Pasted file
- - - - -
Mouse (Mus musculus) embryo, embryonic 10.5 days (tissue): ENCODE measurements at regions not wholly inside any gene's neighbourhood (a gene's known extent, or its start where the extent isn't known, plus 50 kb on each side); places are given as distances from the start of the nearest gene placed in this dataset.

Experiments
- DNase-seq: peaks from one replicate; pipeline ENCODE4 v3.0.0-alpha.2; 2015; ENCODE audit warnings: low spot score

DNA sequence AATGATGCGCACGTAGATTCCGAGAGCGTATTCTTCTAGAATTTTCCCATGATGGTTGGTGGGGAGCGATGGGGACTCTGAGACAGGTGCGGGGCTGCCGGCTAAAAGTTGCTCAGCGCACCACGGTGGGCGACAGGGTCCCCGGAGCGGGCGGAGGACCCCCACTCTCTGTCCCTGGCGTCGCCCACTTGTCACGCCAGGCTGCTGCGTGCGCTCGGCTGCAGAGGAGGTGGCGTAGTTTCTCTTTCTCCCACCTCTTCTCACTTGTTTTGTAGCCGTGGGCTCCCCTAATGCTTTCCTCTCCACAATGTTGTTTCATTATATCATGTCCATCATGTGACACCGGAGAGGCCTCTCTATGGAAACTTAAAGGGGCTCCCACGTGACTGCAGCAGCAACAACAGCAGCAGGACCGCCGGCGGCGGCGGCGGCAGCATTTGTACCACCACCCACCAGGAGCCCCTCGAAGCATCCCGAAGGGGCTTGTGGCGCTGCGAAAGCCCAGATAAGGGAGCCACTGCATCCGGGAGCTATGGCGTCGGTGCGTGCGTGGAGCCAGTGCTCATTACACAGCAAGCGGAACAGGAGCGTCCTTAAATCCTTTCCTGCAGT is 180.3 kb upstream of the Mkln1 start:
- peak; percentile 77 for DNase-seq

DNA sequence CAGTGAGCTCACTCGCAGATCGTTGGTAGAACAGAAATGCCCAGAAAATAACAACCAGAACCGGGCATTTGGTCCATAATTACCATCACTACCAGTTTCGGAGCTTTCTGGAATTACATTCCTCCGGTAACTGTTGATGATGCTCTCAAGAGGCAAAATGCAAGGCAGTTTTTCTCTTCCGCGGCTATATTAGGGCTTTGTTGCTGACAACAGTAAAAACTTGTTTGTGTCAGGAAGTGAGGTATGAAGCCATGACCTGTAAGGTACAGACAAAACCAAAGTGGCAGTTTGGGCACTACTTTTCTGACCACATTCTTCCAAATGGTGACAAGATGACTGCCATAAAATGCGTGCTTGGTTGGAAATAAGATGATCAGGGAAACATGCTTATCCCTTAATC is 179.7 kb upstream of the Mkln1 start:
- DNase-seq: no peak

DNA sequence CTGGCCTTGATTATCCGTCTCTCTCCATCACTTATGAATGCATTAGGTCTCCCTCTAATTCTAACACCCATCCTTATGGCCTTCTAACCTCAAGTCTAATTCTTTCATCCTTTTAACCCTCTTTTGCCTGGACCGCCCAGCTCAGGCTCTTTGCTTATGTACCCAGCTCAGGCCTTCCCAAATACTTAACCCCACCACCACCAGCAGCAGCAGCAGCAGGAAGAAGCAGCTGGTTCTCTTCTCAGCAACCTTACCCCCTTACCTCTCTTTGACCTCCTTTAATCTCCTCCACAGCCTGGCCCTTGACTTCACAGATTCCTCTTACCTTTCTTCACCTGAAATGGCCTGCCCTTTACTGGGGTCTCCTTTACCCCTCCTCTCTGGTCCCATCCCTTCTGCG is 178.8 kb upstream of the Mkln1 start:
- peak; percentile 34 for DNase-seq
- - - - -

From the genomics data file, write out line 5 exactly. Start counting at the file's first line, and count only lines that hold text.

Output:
- peak; percentile 77 for DNase-seq